Message: 17 Date: Fri, 23 Jan 2004 01:52:52 -0000 From: Billy G. Spradlin Subject: Re: Steve Tudanger & the Four-Evers Mick Patrick wrote: > [now at musica]...The 4 Evers "Stormy" (Constellation 151, > 1965) - Written by Irwin Levine, Bob Brass & Al Kooper, > Arranged & Conducted by Charlie Calello, and Produced by Al > Kasha. Given the genius Calello's involvement, the 4 Seasons- > alike sound should come as little surprise... "The first time I ever held her in my arms I knew that she wouldnt be, easy for me She started fighting and kicking and biting" YIKES...! Are there any more great tracks from this group? Billy -------------------[ archived by Spectropop ]-------------------
Message: 18 Date: Fri, 23 Jan 2004 00:02:07 -0000 From: Bob Radil Subject: Re: Biggest record label blunders! Denny wrote re. label playing time blunders: > Anyone else have any other blunders to add? Let's hear from ya! Two versions of "Reflections Of My Life" by Marmalade were released on singles, 03 :12 and 4:18. I've seen both mislabeled. I have two copies of "Runaway Child Running Wild" by The Temptations, 04 :30 and 3:17. They're both labeled 3:17. There's the oldies reissue of "Are You Ready" by Pacific Gas And Electric that lists the time as 2:40 but has the full 5:49. The true 2:40 version was only on original promo singles. A very close simulation of this edit was included on a Dick Bartley compilation CD. And then there's the famous 2:74 listing on "Fakin' It" by Simon And Garfunkel, but that was intentional. Bob Radil -------------------[ archived by Spectropop ]-------------------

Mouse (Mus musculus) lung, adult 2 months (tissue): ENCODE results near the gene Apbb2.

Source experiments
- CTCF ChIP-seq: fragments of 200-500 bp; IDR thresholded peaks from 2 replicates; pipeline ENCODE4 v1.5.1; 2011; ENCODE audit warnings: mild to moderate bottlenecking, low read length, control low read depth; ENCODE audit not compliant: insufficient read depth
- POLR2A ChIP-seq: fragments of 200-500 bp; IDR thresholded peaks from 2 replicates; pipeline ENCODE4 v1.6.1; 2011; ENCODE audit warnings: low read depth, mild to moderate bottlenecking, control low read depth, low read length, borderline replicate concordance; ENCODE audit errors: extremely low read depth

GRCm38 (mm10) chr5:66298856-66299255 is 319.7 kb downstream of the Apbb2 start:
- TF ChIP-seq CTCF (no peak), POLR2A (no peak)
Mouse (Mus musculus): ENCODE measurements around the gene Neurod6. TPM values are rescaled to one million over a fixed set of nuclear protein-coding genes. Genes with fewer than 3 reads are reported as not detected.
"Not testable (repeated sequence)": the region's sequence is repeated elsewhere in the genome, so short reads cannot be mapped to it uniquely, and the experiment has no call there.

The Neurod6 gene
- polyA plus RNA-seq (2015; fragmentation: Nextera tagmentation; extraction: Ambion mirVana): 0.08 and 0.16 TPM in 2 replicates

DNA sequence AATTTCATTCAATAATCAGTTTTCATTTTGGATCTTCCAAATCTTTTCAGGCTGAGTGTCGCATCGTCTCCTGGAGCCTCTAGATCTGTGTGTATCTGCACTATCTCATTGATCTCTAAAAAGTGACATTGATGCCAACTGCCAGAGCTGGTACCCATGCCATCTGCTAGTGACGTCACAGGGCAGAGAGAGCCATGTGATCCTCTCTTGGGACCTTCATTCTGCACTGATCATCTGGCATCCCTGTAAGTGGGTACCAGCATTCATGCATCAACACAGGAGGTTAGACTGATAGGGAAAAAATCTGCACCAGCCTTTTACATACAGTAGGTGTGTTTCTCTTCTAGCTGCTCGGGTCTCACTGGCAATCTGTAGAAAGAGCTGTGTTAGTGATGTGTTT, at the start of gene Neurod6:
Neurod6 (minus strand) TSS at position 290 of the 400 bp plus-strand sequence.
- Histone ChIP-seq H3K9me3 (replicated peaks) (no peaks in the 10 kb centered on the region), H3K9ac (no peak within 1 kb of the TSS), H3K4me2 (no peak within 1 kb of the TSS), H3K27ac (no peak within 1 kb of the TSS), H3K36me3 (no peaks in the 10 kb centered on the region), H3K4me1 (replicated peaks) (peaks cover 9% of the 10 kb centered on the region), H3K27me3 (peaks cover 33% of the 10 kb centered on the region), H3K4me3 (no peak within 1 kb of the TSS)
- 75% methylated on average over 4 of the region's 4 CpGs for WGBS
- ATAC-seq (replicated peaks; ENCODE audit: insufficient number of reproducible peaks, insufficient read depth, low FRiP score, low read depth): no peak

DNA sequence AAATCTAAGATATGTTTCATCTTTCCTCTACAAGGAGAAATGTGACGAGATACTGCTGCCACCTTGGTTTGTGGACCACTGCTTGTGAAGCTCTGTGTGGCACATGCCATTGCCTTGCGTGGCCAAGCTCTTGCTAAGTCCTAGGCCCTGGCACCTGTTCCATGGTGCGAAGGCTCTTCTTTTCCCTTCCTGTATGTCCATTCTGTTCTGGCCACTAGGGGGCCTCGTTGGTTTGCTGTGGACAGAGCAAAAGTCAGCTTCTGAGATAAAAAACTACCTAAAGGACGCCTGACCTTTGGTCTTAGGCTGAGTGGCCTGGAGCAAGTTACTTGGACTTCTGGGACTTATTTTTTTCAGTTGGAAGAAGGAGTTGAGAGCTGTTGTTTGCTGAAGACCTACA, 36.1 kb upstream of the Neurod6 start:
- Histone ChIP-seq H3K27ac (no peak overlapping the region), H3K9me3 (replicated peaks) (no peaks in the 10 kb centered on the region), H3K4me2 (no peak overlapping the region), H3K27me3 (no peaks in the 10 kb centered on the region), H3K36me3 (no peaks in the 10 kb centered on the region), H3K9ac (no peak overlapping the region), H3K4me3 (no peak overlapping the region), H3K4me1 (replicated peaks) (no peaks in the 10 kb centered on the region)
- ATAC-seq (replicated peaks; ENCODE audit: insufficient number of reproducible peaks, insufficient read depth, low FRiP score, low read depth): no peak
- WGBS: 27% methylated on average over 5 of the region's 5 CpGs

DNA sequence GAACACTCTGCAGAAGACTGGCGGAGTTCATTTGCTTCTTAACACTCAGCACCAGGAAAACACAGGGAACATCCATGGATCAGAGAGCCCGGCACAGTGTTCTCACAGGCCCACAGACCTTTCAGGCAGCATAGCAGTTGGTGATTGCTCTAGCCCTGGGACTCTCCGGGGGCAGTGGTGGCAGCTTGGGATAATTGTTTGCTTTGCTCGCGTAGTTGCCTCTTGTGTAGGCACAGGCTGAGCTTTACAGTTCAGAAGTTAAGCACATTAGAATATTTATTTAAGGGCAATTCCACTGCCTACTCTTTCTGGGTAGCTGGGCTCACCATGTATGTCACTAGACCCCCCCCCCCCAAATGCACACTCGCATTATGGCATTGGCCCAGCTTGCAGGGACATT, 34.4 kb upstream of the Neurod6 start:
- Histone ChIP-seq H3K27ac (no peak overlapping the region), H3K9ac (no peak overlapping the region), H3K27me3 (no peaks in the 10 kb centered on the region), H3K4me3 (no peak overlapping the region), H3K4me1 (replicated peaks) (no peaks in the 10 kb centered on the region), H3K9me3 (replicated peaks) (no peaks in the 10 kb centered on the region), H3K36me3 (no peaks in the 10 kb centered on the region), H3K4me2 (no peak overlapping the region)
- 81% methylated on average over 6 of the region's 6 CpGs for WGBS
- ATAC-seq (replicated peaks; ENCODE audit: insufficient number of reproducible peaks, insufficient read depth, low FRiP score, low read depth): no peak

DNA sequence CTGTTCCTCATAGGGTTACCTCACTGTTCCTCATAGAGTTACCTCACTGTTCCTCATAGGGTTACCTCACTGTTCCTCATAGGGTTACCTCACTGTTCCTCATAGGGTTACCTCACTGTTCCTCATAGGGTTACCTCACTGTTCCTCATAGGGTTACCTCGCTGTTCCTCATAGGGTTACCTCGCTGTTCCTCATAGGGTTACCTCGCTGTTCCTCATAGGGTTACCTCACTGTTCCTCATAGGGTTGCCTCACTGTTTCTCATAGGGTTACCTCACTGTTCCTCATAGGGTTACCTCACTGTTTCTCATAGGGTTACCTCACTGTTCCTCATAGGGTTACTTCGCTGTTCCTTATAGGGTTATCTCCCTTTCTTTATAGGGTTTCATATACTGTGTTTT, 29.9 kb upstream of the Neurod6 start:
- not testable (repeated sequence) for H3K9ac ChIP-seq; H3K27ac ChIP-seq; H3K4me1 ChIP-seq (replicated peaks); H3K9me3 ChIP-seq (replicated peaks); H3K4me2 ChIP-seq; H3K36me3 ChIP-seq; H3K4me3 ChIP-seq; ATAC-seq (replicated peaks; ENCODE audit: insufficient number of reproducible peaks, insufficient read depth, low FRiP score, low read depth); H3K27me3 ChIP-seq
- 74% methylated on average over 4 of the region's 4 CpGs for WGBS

Message: 19 Date: Fri, 23 Jan 2004 02:49:51 -0000 From: Mike Edwards Subject: 4 Evers; Eddie Rambeau Mick Patrick writes (Re; 4 Evers' "Stormy"): > Good group, good song, good record. As it's unlikely to turn > up in stores on a CD any day soon, I've posted it to musica > for all to hear. I'm not sure whether or not it turned up in stores but a phenomenal 4 Evers' CD appeared on the Magic Carpet label in the mid-90s. The cover says Steve Tudanger and the 4-Evers produced it. The CD features a 12 page booklet and 33 tracks. As well as the 4-Evers' titles such as "Stormy", "Be My Girl", "(Say I Love You) Doo Bee Dum" and "A Lovely Way To Say Goodnight", we are treated to songs on which the 4-Evers sang back-up: Evan Mitchell "Pollyanna" Evan Mitchell "Get Back In De Bed" (wr: Eddie Rambeau-Bud Rehak)) Vic Thomas "Marianne" Tom Crewe (Bob's brother) "Come On Dream" The discography in the sleeve notes is very thorough and lists titles on which the group sang back-up but which are not on the CD. Two relevant listings are: Eddie Rambeau "Concrete And Clay" Eddie Rambeau "Come Closer"/"She's Smilin' At Me" I wonder if Ed can remember anything about this great vocal group. Some members have resorted to using upper case letters in their messages. I'm not going to, but you need this CD. (4-Evers "Forever More", Magic Carpet 1001) Mike -------------------[ archived by Spectropop ]-------------------